A Mother’s Mission

Stolen Family

A review of Stolen Family by Johanne Durocher with Julie Roy

Published on March 14, 2024

In the preface to Stolen Family, the author, Johanne Durocher, addresses the subject of her memoir directly: “Just as you have often asked me to, I have written this book to tell your story.” The knowledge that this project was not Durocher’s idea prepares the reader for the product. In narrative and literary terms, it falls short in many ways, but it may serve the purpose it was meant to.

Stolen Family
Captive in Saudi Arabia

Johanne Durocher with Julie Roy
Translated by JC Sutcliffe

Dundurn Press

When Durocher’s daughter, Nathalie Morin, was seventeen, she fell in love with a Saudi man she met in Montreal, became pregnant, and, after his deportation, decided to join him in Saudi Arabia, where he became abusive. Ensnared in Saudi laws that prevented her from bringing her (eventually four) children back to Canada, she has remained with her partner, Saeed, in Saudi Arabia ever since. Durocher wants the Canadian government to intervene so that Nathalie and her children can return home.

Nathalie is a fascinating person. She undermines her own best interests repeatedly: she describes horrific abuse at Saeed’s hand, but also seems inexorably drawn to preserve their relationship; she gives contradictory stories to her mother, to various Saudi and Canadian government bodies, and to the media; she lashes out at her mother for not doing enough to help her, while Durocher devotes most of her hours and a great deal of money to petitioning political officials to intervene. In a literary work, such a character would need profound and sensitive development on the page, but in this case, Nathalie and her motivations remain opaque and confusing.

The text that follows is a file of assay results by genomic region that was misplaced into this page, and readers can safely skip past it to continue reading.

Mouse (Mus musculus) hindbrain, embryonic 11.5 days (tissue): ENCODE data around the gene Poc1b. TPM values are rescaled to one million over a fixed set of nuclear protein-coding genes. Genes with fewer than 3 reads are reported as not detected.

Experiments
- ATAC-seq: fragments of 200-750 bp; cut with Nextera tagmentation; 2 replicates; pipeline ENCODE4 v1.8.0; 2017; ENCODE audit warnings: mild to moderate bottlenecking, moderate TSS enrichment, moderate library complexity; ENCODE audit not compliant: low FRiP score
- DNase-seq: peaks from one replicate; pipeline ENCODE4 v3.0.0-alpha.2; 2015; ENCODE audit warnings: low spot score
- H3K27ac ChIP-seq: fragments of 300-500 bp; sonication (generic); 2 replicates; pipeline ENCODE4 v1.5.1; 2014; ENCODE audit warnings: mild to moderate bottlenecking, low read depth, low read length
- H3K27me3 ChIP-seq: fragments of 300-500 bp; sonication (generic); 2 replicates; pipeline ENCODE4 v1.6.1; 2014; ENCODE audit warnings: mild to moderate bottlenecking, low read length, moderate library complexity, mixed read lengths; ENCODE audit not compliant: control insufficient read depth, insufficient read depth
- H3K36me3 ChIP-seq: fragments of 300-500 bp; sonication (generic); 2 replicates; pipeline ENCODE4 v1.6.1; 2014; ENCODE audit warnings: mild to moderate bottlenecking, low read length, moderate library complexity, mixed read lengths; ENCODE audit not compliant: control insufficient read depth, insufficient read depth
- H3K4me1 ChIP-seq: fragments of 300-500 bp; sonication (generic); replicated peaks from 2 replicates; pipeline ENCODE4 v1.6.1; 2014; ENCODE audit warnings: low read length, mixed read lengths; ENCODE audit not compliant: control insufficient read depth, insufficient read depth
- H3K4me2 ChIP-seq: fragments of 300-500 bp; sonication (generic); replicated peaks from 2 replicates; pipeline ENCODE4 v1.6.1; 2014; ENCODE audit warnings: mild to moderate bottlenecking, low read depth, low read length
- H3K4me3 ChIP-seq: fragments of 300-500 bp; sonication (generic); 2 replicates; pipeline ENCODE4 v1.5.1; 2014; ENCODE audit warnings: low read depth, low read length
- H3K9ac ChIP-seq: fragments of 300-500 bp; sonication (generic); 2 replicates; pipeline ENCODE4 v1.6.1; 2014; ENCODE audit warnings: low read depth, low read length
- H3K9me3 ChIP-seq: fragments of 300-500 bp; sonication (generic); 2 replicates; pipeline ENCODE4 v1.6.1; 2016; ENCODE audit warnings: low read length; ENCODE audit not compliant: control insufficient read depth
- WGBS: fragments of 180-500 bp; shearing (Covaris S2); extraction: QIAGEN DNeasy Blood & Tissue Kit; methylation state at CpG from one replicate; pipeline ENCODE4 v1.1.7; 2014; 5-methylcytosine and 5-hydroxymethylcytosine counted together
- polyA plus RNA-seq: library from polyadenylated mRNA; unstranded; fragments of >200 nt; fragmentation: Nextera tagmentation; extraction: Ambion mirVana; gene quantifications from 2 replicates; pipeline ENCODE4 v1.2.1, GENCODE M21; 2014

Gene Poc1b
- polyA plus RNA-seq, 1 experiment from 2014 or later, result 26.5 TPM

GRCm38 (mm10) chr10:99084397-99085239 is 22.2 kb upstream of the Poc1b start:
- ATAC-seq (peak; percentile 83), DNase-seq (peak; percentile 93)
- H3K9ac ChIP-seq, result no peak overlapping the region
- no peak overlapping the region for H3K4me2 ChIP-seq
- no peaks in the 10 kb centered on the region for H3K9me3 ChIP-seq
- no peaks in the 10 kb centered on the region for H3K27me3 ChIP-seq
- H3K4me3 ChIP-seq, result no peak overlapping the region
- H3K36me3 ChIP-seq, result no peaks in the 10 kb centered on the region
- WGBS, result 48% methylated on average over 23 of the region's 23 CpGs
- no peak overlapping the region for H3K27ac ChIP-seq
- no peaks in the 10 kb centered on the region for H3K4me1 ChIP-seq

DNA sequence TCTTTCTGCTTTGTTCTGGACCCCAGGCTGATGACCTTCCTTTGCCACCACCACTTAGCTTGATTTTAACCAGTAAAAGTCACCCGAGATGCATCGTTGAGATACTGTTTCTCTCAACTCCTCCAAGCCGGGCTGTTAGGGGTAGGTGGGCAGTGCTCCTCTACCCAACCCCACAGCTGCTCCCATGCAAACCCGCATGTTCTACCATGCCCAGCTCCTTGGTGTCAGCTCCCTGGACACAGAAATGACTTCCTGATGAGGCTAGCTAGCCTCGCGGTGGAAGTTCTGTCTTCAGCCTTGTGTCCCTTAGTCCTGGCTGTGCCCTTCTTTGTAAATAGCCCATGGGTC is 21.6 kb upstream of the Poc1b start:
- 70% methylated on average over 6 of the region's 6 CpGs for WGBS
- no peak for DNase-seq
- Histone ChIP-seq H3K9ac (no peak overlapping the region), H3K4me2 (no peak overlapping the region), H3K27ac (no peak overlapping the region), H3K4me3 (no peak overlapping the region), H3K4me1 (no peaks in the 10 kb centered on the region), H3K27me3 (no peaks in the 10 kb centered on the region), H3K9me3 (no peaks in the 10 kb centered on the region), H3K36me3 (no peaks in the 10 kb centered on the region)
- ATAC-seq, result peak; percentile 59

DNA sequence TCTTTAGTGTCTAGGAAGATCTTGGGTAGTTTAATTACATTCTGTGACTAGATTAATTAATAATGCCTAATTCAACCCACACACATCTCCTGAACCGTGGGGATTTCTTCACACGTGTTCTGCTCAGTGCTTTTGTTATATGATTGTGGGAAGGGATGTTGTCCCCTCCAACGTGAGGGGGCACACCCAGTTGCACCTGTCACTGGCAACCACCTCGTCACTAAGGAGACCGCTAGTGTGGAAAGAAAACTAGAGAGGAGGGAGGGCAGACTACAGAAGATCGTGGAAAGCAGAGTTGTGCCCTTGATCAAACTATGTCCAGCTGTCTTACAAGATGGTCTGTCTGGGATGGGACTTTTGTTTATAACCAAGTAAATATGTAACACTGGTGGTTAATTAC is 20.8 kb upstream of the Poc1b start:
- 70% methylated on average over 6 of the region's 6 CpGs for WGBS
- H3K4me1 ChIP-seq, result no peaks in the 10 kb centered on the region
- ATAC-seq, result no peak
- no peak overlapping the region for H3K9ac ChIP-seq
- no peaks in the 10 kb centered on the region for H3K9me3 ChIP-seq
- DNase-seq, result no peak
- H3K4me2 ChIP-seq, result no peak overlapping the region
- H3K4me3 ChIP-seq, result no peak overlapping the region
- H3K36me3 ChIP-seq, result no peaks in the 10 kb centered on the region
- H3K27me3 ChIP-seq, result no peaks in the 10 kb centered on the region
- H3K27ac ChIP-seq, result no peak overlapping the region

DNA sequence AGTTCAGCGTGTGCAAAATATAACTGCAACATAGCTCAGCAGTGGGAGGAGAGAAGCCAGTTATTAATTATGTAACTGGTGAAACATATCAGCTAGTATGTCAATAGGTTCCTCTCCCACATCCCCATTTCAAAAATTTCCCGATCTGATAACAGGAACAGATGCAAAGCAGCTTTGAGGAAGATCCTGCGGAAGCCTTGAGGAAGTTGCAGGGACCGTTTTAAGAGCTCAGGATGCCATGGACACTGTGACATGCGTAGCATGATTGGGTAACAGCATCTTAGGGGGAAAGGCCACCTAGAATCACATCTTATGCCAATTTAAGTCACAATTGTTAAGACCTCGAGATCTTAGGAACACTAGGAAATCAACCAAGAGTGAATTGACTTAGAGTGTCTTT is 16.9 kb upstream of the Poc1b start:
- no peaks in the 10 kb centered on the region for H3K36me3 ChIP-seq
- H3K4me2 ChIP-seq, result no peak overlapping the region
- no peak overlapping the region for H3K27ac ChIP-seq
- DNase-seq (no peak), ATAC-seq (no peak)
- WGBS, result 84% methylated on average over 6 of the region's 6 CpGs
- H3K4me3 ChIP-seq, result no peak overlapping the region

The details of this extremely complex political situation are also difficult to follow. Making narrative sense of them really requires the hand of an investigative journalist with access to experts in Saudi and Canadian law, among other things. Durocher is not the best writer for this job, but one cannot fault her desire to bring as much visibility as possible to her daughter’s story. 

Durocher’s pain, as she tries to rescue Nathalie from both her circumstances and herself, is apparent and touching. She periodically runs out of financial and emotional resources for this struggle, and is enraged by Saeed’s treatment of her daughter, the enigmatic behaviour of Saudi officials, and the whimsical interest shown by Canadian media. She is also clearly frustrated by the various ways Nathalie undermines her own case. For example, when a prominent Saudi activist tries to help, Nathalie, apparently in order to protect herself, tells the media that the activist is collaborating with Durocher to kidnap her. This lie places the activist (who has already been arrested for getting involved) at serious risk of imprisonment. Durocher never wavers in her desire to protect Nathalie and her children, but she acknowledges that Nathalie herself sometimes makes everything much harder.

The bulk of Durocher’s ire is reserved for the Canadian government, which she feels has failed to meet its responsibilities. She believes that this failure is due at least in part to discrimination based on Nathalie’s gender, her Quebec citizenship, and especially her intellectual capacities: “I feel as though the Canadian government is prepared to speak out about the fate of people who are members of certain intellectual elite, but not that of a young woman like Nathalie, who didn’t finish school, speaks with a stutter, and got herself into this mess.”

This interesting and troubling situation cries out for a deeper analysis. In the meantime, in fulfilling her daughter’s wish that she tell her story through a book, Durocher has provided a starting point from which another writer might wish to take up this cause.mRb

Dana Bath teaches English language and literature at Vanier College in Montreal.



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